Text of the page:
The district around this large high school mostly developed in the years following the Second World War so it is only natural that the great British Prime Minister and war leader Sir Winston Churchill should be honoured here. The area is a flood plain so needed a dike to make it safe for development; the dike was built in 1950.
- It is a big campus with many sections to it but a basic L shape from the original plan by Moody Moore forms the viscera of the classroom wings, as well as its most public face
- Running north-south in a long rectangle, the 1955 school comprised 32 rooms with full facilities, to which the second wing of nine more classrooms, labs and a typing room were added over the next two years to continue the original design; subsequent construction filled in a lot of the east side, leaving a lovely centre court in which three large trees can be seen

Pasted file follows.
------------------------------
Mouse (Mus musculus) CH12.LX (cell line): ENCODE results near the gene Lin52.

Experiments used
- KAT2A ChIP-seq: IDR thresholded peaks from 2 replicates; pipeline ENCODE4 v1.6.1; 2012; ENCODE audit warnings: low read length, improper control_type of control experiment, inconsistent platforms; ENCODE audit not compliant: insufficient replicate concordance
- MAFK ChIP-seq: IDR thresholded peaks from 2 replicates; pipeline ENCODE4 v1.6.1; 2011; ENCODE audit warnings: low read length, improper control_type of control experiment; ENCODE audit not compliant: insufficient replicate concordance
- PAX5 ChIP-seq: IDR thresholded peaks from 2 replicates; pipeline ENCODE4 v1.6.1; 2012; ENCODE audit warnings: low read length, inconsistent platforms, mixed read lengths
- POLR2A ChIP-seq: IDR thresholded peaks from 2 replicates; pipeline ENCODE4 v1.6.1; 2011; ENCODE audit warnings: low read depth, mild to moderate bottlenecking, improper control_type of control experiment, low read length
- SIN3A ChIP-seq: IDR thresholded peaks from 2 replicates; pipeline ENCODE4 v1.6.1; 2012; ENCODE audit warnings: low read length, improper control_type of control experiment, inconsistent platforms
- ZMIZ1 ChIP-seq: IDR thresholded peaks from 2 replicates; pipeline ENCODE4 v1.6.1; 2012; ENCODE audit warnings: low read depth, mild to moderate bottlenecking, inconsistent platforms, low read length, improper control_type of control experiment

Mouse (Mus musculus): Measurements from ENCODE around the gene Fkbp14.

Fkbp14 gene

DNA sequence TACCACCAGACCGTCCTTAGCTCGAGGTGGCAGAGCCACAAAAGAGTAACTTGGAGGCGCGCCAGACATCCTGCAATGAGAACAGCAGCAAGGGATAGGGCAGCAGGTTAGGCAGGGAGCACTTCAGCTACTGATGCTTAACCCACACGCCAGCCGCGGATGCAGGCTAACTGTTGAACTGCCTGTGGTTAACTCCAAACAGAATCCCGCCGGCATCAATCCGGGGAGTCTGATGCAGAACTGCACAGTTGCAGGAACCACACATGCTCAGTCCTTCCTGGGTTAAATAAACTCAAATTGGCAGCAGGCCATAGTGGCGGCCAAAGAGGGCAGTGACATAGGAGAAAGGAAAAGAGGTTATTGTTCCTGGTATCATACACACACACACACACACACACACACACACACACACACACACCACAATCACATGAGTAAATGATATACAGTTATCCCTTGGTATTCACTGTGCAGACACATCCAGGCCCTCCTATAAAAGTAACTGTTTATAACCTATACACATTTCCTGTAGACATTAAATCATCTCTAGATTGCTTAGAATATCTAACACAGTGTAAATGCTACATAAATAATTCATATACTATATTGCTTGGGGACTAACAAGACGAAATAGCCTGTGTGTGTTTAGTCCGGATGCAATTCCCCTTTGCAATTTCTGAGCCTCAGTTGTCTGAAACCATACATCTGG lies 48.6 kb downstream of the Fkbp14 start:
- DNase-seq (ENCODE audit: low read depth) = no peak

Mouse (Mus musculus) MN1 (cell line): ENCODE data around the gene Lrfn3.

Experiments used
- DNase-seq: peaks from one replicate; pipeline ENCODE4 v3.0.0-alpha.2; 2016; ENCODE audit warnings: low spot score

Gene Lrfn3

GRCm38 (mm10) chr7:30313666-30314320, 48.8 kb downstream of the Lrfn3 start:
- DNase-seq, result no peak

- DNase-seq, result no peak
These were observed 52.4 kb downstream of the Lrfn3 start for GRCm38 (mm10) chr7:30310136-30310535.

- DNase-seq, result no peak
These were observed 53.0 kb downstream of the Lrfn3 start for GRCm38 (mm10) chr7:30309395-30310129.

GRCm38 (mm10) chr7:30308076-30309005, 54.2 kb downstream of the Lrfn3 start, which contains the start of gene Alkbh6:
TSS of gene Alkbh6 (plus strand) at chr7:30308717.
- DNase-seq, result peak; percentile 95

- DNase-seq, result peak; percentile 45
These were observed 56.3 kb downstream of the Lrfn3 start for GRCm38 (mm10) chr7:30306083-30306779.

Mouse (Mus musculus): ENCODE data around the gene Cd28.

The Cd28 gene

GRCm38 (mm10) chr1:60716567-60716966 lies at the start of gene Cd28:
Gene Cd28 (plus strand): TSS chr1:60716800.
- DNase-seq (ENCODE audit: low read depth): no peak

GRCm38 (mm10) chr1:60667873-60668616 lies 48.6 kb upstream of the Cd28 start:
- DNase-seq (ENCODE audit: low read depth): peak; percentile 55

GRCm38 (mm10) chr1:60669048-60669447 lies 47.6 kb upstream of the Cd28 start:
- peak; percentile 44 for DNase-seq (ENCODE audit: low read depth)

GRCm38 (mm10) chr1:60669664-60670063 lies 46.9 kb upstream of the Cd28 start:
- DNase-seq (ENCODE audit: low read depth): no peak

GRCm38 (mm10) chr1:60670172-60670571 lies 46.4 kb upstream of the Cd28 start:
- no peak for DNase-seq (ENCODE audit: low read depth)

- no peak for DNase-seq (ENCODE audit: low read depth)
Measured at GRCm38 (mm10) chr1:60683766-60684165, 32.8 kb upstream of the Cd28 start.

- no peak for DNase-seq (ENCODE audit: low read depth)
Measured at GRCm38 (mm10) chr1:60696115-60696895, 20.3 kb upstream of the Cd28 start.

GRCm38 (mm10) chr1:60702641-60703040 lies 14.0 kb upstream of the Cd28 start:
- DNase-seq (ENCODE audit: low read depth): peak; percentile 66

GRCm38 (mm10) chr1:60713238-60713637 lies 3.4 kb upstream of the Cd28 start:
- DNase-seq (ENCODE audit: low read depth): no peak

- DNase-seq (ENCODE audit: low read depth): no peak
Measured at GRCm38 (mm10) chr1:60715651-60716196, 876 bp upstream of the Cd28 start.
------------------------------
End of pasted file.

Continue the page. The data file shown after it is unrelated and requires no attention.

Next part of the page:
- The original sections have seen their share of alteration but it has been done with sensitivity and the design does shine through, particularly in the long glassed walls and exposed frame
- Priority was given both to natural light and to celebrating the views of a neighbourhood of river vistas and river-bottom forest
- The addition of a large lunchroom in the 1963 addition speaks to the evolution of society where most students no longer made the trek home for lunch, for a number of reasons including being out-of-district and with working parents not home (it is rare to pinpoint the year that a cafeteria is installed)
- Collège Churchill is the French immersion high school imbedded within the space but separate; both institutions share facilities including the extensive shops, labs and spacious playing fields